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Afghan Banks Are Flush With Disposable Cash

Officials have taken to shredding and burning outdated bank notes, but the piles still grow.

November 10, 2002|David Zucchino | Times Staff Writer

KABUL, Afghanistan — Last month, Afghanistan's government began circulating new currency as the first step toward overhauling the country's primitive monetary system.

This month, the government is encountering a problem: What to do with hundreds of millions of old bank notes dating to the 1930s?

At first, the solution was to shred them. But as thousands of Afghans traveled to Kabul, the capital, with old notes collected from mattresses and breadboxes, the Central Bank's 13 shredding machines couldn't keep up with the tidal wave of bills.

Now the notes are being burned in five brick ovens in a muddy parking lot behind the Finance Ministry. But even as two new ovens are being built and workers madly heave thick wads of currency into roaring bonfires day after day, the notes keep coming faster than they can be burned.

"You could say we have a backlog," said Anwar-ul-Haq Ahady, the governor of the Central Bank, his finely coiffed hair and herringbone suit flecked with gray ash as he supervised the burning.

All around Ahady, 6-inch-thick bundles of blue and red bank notes were stacked like bricks in several neat piles 15 feet long and 2 feet high. As workers hurled the bundles two at a time into the ovens, two trucks stood waiting, stuffed to capacity with bricks of cash by the thousands.

The government has printed 28 billion new afghanis to replace the old notes, which remain valid until at least Dec. 4. Three zeros have been lopped from the old bills to reduce the number of notes required for day-to-day transactions. For example, the old 10,000-afghani notes -- about 20 cents at the current exchange rate -- are being replaced by 10-afghani notes, with the new currency trading at 50 afghanis to the dollar.

The new currency, like the old, will float with the market and be backed by Afghanistan's gold and hard-currency reserves.

With the old currency, it takes a grocery bag full of notes to buy a kebab lunch. U.S. dollars and Pakistani rupees are used for major purchases. In a nation without much of a formal banking system and with a cash-only economy, credit cards are not accepted and checks cannot be redeemed.

The new currency, introduced Oct. 7, is intended to be the building block for a more supple and modern financial system. But the way the overburdened and underfinanced government is managing the transition speaks volumes about the state of affairs here. If the haphazard swapping and burning of bank notes are any indication, the country's hopes of entering the 21st century world economy may not be realized any time soon.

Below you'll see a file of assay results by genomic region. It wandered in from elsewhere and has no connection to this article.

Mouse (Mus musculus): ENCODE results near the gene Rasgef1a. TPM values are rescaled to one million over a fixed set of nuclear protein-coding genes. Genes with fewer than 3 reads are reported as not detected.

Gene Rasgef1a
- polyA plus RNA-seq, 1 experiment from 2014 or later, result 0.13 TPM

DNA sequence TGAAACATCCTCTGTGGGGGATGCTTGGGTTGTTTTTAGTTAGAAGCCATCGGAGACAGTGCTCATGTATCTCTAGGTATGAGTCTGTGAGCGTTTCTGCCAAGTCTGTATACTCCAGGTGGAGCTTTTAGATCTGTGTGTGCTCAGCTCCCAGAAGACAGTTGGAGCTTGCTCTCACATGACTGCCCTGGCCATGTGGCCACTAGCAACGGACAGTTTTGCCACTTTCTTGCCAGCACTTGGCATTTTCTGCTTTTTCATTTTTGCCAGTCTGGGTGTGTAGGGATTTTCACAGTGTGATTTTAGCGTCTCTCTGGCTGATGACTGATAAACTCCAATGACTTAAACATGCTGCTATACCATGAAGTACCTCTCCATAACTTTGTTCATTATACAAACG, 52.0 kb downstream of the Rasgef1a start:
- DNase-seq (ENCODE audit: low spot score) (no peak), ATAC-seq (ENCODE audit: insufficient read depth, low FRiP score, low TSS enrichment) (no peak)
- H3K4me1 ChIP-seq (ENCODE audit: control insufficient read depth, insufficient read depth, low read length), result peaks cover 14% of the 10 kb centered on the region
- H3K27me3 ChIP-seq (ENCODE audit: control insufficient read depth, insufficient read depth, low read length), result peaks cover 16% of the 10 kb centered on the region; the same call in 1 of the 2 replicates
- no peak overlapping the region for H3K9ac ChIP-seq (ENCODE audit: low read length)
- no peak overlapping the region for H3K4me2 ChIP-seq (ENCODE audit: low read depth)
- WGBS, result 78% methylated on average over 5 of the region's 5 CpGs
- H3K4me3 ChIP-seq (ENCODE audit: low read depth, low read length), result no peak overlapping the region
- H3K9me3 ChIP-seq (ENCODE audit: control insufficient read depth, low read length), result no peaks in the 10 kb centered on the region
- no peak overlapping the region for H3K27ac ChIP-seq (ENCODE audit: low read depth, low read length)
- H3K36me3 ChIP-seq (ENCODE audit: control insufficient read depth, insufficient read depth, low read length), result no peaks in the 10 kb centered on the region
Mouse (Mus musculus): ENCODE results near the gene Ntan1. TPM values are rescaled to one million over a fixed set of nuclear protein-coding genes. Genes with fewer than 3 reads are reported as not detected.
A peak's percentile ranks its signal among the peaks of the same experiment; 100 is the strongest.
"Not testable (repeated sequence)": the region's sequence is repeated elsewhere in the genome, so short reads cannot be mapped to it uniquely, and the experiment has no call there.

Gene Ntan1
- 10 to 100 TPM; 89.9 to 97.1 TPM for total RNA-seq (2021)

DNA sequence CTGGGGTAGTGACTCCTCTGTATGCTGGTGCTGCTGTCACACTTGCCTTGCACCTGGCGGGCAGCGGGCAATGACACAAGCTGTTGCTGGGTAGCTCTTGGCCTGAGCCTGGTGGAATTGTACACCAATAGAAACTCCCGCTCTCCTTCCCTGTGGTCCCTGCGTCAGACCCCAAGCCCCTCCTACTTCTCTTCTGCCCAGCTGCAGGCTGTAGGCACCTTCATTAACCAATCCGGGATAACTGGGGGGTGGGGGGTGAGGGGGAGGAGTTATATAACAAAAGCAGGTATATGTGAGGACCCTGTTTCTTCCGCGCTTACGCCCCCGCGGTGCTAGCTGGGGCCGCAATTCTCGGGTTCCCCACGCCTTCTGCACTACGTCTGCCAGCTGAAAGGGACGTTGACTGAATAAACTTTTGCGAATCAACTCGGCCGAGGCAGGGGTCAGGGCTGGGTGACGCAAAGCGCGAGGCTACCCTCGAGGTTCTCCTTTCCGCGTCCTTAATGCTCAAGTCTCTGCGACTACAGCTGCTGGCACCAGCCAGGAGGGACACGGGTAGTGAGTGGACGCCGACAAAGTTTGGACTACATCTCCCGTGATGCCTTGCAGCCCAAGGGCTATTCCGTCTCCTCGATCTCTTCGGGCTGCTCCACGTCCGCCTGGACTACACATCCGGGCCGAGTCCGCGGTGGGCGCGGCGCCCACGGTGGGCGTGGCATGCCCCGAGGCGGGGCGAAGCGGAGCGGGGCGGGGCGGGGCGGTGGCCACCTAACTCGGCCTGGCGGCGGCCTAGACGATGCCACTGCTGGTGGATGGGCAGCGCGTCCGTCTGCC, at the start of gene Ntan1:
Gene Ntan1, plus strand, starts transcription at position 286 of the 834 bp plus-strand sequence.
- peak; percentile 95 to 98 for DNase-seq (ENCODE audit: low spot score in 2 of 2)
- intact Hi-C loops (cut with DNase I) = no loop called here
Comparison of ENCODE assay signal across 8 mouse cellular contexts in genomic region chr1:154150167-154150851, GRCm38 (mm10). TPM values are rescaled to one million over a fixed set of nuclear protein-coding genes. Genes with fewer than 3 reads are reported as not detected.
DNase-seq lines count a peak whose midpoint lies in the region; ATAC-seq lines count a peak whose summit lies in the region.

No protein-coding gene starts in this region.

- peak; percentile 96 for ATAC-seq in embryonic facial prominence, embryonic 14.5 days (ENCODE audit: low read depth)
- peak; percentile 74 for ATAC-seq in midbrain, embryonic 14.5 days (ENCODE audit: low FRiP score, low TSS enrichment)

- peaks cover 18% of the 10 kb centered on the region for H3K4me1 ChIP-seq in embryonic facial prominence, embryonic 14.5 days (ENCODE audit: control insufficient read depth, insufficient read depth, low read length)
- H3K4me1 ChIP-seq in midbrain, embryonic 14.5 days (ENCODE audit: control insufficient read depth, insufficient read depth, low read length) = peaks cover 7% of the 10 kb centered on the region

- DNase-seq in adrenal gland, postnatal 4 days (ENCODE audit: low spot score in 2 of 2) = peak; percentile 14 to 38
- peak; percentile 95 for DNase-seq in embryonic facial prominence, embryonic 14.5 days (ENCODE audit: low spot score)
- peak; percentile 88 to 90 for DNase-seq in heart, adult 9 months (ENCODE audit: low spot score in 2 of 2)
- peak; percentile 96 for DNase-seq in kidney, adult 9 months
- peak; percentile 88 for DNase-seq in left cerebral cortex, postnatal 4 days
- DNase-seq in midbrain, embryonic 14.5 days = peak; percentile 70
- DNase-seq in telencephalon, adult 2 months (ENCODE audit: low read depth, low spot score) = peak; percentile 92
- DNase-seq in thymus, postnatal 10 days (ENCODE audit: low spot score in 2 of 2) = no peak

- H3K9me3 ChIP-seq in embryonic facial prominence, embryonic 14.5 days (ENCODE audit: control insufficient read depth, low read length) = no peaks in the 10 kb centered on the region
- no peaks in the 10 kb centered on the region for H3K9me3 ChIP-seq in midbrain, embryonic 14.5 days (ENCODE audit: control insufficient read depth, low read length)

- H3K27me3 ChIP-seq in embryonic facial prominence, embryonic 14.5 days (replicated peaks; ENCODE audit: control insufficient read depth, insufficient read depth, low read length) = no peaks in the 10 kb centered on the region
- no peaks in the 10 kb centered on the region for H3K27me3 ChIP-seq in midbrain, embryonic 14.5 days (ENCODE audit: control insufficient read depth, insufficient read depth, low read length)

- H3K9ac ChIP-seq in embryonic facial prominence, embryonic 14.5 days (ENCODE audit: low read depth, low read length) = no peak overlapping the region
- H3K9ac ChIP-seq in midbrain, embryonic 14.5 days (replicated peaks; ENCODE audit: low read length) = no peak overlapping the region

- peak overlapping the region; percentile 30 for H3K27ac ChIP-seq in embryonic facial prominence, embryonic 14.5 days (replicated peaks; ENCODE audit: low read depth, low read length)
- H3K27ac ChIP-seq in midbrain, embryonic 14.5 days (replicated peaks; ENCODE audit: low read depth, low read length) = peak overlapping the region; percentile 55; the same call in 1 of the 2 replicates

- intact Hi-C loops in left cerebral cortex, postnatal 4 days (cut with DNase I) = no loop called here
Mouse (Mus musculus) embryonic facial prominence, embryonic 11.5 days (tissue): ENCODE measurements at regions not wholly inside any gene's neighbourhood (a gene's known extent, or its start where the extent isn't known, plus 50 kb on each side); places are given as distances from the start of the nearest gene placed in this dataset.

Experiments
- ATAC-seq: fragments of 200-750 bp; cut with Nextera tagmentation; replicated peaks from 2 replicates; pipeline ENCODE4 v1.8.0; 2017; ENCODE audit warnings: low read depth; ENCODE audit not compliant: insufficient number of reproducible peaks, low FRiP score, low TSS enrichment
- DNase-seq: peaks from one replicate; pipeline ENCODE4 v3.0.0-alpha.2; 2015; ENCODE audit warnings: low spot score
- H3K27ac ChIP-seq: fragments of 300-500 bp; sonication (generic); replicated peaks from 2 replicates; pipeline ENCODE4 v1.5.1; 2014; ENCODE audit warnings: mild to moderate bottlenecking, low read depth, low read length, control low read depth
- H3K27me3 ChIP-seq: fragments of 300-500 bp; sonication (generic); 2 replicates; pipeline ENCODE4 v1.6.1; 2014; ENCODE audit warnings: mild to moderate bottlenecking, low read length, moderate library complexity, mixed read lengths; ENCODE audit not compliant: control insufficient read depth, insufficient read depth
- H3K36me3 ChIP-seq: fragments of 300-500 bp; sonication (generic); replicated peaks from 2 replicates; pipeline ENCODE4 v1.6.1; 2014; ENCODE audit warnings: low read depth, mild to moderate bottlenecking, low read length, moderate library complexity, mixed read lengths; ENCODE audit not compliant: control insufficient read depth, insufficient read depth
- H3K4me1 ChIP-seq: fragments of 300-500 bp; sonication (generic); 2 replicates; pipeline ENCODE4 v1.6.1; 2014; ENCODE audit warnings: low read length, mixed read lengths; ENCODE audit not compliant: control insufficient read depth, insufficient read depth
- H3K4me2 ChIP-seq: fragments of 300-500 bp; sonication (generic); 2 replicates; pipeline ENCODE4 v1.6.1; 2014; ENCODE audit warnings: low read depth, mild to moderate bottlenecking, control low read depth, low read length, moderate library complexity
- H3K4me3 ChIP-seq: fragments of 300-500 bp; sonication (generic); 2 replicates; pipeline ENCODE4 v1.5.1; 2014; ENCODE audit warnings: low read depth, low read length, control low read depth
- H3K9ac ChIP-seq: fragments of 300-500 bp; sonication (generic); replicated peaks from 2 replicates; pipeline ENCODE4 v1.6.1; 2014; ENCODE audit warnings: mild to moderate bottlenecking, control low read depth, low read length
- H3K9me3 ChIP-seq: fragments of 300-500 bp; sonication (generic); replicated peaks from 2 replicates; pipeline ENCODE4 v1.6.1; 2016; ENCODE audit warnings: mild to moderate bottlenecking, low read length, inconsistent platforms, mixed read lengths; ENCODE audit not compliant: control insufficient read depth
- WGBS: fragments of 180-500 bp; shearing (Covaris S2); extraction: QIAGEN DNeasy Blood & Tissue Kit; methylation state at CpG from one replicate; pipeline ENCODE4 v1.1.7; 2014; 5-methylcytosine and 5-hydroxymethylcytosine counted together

People panicked, for instance, when the government asked citizens to exchange largest bills first to speed the process. That only stoked fears that smaller bills would not be accepted, so people swarmed to government banks with millions of old notes in small denominations: 1,000 and 5,000 afghanis.

"We've had some logistical problems," Ahady said, still struggling to find a way to smoothly exchange new bills for an estimated 13 trillion old afghanis that must be destroyed.

Inside Kabul's Pashtani Tejarity bank last week, the corridors were lined with bedraggled men who said they had waited as long as three days to reach the tellers' windows. They sat on the floor, surrounded by burlap sacks and plastic shopping bags stuffed with wrinkled bank notes that they counted by hand.

"Some of the people are quite angry at having to wait so long, but everyone will get their money, of this I am sure," said assistant bank director Daoud Bedar, dressed in a coat and tie and besieged by bearded men in turbans and ragged tunics.

Shir Mohammed, a stout farmer of 40, had brought his life savings -- 120 million old afghanis, worth about $2,400 -- in four huge grain bags. He had taken an eight-hour taxi ride from Kapisa province. Wary of bandits, he had brought along his cousin as a bodyguard.

Mohammed was eager to unburden himself of his load. "I'll trade this for new bills, which I can hide in my coat and no one will know I have so much money," he said.

There are 47 Central Bank locations nationwide for people to trade in their old currency. But by custom and tradition, many assume that only Kabul can truly provide for their needs. So half the old money exchanged so far has come through Kabul, Ahady said, overwhelming its banks.

The proof lay in the Pashtani Tejarity bank basement, where shredded notes were piled in mounds the size of haystacks, spilling out doorways and into the subterranean passageways. Ghulam Nabi mounted a courageous but hopeless assault against the tide, trying to stuff the confetti into plastic bags. The bank was donating the shredded notes to the poor to burn for heat and cooking; on the streets, donkeys could be seen hauling the bags homeward.

"On our best day, we shredded 12 billion afghanis," Nabi said, his hair and clothes festooned with shredded cash that fell softly like snow. "But the shredding machine couldn't handle the demand, so we gave up. Now we are stuck with all this shredded money."

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